9 Things Career Authors Don’t Do: Be Like Everyone Else

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Year of the Mastermind

By Janet Kitto

This probably isn’t the first time. You’re thinking about leaving home. Maybe you’re wondering if a creative life on the road will be cheaper and easier than the life you have maintaining a house. You’re also questioning if your mortgage is keeping you tied to a job that you want to leave. Have you been spending a lot of time thinking that a better life is out there somewhere? You feel stuck where you are. Building a business like every other entrepreneur has you wearing too many hats.

If a creative life on the road was just about living cheaply, we’d all consider taking the leap. But it’s not cheap, and it’s not easy. If you’re searching for a new identity as a career author, consider what your writing life might become if you change how you live.

When my husband and I sold our house in 2018, our goal was to eliminate all of our debt and experience financial freedom. We decided to leave the life we had, to say goodbye to family, to give up regular paychecks and routines that were keeping us too busy to travel. I also decided to let go of a lifetime collection of stuff.

We chose to downsize and sell what we could to fund our travel. I was emotionally attached to every book, every box in the garage, and a mindset that I had to live like everyone else. I started my journey as a career author by wanting to have financial freedom.

Before we hit the road, my priority was client work, then my own writing. I was spending a lot of time managing a house full of things that had an overwhelming weight.

Together, my husband and I made a choice to let go of who we were. Choosing to become an author after becoming an empty nester meant that the home I had built, the comforts that I had known, the services that had made my life easier, would no longer serve the person I wanted to be.

Why want a new identity? We all write. You wouldn’t be reading this book if you didn’t plan to go full-time as a writer or are already identifying as a career author. Do you need to change what you do?

I did. This is the journey I mapped out with my partner.

First, my husband and I paid off our mortgage and cleared all of our debts. We dropped the jobs where someone else was making the decision about how we spent our time. We met with a financial advisor and planned how to pay ourselves while we traveled. I put my laptop into a backpack and clothes into the RV we had parked in the driveway.

Up until that point, I had felt afraid to fully let go. I was afraid of losing everything because I had worked hard to have what everyone else had.

I started writing a memoir. In that early draft, I uncovered the root of all my sadness. I didn’t publish the memoir, but I decided that grieving family life and a home was part of my career author process.

The next step was the big one. We moved out of a two-bedroom house into less than 100 square feet of living space in a travel trailer.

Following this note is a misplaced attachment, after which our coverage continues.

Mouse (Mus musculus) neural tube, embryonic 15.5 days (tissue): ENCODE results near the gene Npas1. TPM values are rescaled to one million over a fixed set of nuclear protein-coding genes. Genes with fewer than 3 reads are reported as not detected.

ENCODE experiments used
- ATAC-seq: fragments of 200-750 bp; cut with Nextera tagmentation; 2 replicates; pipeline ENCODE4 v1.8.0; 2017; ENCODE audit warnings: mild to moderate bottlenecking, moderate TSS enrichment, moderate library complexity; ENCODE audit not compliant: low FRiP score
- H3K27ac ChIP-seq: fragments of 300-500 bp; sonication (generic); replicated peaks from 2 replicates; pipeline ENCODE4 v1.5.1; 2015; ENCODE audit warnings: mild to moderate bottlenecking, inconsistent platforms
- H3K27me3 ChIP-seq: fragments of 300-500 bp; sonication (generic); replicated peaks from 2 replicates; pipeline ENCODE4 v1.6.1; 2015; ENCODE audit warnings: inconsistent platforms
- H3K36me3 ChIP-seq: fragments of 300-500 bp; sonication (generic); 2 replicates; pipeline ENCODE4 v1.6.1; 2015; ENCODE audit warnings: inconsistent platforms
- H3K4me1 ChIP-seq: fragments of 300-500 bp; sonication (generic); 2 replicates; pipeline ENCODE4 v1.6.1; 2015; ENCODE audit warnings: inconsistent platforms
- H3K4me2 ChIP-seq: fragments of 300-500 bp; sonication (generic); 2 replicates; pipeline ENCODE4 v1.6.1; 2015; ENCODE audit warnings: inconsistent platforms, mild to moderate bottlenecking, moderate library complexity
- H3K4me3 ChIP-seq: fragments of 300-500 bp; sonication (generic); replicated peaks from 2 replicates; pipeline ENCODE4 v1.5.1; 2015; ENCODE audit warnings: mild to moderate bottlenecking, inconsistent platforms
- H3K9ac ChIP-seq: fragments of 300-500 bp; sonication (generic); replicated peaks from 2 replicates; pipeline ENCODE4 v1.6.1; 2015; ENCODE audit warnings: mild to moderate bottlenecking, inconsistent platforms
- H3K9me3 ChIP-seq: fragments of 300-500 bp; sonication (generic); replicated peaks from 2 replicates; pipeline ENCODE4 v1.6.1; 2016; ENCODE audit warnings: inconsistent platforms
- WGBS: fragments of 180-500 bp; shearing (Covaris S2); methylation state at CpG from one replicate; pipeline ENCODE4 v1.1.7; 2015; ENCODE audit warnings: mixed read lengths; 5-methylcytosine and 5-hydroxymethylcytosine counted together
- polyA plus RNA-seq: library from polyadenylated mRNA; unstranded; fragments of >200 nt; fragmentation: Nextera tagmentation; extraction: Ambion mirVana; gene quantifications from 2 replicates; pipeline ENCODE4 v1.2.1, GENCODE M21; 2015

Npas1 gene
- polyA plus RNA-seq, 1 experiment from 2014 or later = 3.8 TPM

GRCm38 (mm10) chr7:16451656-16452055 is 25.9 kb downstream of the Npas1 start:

Once we were homeless and on the road, the place where I slept every night, a slightly undersized queen mattress, became the place where I also read, occasionally ate, and often wrote. Same for the passenger seat in the truck that pulled our little trailer from site to site.

While my husband drove us around the country, I wrote in a travel journal and worked on getting a website and blog running so I could post weekly updates and understand, in greater detail, the new life I had chosen.

Not every writer is going to want to leave the life they have, or feels compelled to trade their house debt for an unknown adventure. Getting out is not easy, and there were three years I lost because I convinced myself that this was true, that adventure was not for me.

The only way I could get out of what I had was to change who I was. I was done with hoarding china, paper, photographs, and art. A grade-school report card reminded me that my best grades came from creative expression. 

Once I decided how I wanted my creative life to look, that I wanted personal wealth, and to discover what was beyond my status quo as a mother, wife, and daughter, a new identity on the road became mine.

Do you want to change who you are? Have you tried changing what you do? Your journey will transform you and your identity as a career author.

DISCLAIMER:

By reading this collection of essays, you agree not to use the information in them as medical advice to treat any medical condition in either yourself or others. Consult your own physician for any medical issues that you may be having. Furthermore, no information contained in this collection should be construed as legal advice, nor is it intended to be a substitute for legal counsel on any subject matter. No reader of these essays should act or refrain from acting on the basis of any information included in, or accessible through, this collection without seeking the appropriate legal or other professional advice on the particular facts and circumstances at issue from a lawyer licensed in the recipient’s state, country, or other appropriate licensing jurisdiction.

Want to know more things career authors don’t do? Get this title at http://getbook.at/9thingscreativelife or browse the entire series at http://getbook.at/9thingsseries.

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